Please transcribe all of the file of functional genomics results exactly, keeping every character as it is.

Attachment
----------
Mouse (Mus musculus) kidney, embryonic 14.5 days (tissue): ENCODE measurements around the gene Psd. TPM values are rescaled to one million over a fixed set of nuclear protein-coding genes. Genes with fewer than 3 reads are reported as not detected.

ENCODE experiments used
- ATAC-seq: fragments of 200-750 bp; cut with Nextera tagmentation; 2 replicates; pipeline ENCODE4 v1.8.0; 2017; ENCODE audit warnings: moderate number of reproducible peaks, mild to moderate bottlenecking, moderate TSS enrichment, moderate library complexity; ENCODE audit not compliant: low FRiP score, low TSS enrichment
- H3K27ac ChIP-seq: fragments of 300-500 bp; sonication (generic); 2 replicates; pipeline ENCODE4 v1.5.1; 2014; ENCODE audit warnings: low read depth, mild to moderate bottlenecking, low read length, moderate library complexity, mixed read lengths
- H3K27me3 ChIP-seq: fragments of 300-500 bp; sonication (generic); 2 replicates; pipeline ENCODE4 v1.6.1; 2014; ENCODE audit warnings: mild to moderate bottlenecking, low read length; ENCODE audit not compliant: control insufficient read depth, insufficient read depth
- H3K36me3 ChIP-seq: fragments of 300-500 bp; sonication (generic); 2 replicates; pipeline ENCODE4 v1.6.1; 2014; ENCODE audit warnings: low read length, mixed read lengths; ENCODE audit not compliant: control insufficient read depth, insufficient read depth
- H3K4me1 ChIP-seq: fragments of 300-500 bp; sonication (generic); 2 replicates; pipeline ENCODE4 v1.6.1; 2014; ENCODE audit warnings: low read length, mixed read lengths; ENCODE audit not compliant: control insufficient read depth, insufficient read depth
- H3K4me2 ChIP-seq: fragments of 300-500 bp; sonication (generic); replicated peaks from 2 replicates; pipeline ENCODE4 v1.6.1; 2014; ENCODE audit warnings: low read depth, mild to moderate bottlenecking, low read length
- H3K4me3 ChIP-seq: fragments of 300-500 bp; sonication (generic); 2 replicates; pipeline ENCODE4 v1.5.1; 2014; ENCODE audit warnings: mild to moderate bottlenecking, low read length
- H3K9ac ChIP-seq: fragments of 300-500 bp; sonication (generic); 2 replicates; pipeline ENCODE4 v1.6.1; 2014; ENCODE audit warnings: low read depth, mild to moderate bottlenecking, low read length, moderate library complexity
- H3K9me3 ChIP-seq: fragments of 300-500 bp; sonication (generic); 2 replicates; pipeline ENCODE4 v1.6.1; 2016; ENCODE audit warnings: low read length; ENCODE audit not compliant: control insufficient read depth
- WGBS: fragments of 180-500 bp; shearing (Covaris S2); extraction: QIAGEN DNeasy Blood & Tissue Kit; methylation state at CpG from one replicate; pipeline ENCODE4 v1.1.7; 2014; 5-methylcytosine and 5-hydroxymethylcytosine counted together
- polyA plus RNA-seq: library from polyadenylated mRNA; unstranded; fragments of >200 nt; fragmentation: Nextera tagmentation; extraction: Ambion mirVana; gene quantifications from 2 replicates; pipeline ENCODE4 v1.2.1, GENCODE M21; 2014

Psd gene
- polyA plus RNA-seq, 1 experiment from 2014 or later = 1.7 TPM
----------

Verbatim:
Mouse (Mus musculus) kidney, embryonic 14.5 days (tissue): ENCODE measurements around the gene Psd. TPM values are rescaled to one million over a fixed set of nuclear protein-coding genes. Genes with fewer than 3 reads are reported as not detected.

ENCODE experiments used
- ATAC-seq: fragments of 200-750 bp; cut with Nextera tagmentation; 2 replicates; pipeline ENCODE4 v1.8.0; 2017; ENCODE audit warnings: moderate number of reproducible peaks, mild to moderate bottlenecking, moderate TSS enrichment, moderate library complexity; ENCODE audit not compliant: low FRiP score, low TSS enrichment
- H3K27ac ChIP-seq: fragments of 300-500 bp; sonication (generic); 2 replicates; pipeline ENCODE4 v1.5.1; 2014; ENCODE audit warnings: low read depth, mild to moderate bottlenecking, low read length, moderate library complexity, mixed read lengths
- H3K27me3 ChIP-seq: fragments of 300-500 bp; sonication (generic); 2 replicates; pipeline ENCODE4 v1.6.1; 2014; ENCODE audit warnings: mild to moderate bottlenecking, low read length; ENCODE audit not compliant: control insufficient read depth, insufficient read depth
- H3K36me3 ChIP-seq: fragments of 300-500 bp; sonication (generic); 2 replicates; pipeline ENCODE4 v1.6.1; 2014; ENCODE audit warnings: low read length, mixed read lengths; ENCODE audit not compliant: control insufficient read depth, insufficient read depth
- H3K4me1 ChIP-seq: fragments of 300-500 bp; sonication (generic); 2 replicates; pipeline ENCODE4 v1.6.1; 2014; ENCODE audit warnings: low read length, mixed read lengths; ENCODE audit not compliant: control insufficient read depth, insufficient read depth
- H3K4me2 ChIP-seq: fragments of 300-500 bp; sonication (generic); replicated peaks from 2 replicates; pipeline ENCODE4 v1.6.1; 2014; ENCODE audit warnings: low read depth, mild to moderate bottlenecking, low read length
- H3K4me3 ChIP-seq: fragments of 300-500 bp; sonication (generic); 2 replicates; pipeline ENCODE4 v1.5.1; 2014; ENCODE audit warnings: mild to moderate bottlenecking, low read length
- H3K9ac ChIP-seq: fragments of 300-500 bp; sonication (generic); 2 replicates; pipeline ENCODE4 v1.6.1; 2014; ENCODE audit warnings: low read depth, mild to moderate bottlenecking, low read length, moderate library complexity
- H3K9me3 ChIP-seq: fragments of 300-500 bp; sonication (generic); 2 replicates; pipeline ENCODE4 v1.6.1; 2016; ENCODE audit warnings: low read length; ENCODE audit not compliant: control insufficient read depth
- WGBS: fragments of 180-500 bp; shearing (Covaris S2); extraction: QIAGEN DNeasy Blood & Tissue Kit; methylation state at CpG from one replicate; pipeline ENCODE4 v1.1.7; 2014; 5-methylcytosine and 5-hydroxymethylcytosine counted together
- polyA plus RNA-seq: library from polyadenylated mRNA; unstranded; fragments of >200 nt; fragmentation: Nextera tagmentation; extraction: Ambion mirVana; gene quantifications from 2 replicates; pipeline ENCODE4 v1.2.1, GENCODE M21; 2014

Psd gene
- polyA plus RNA-seq, 1 experiment from 2014 or later = 1.7 TPM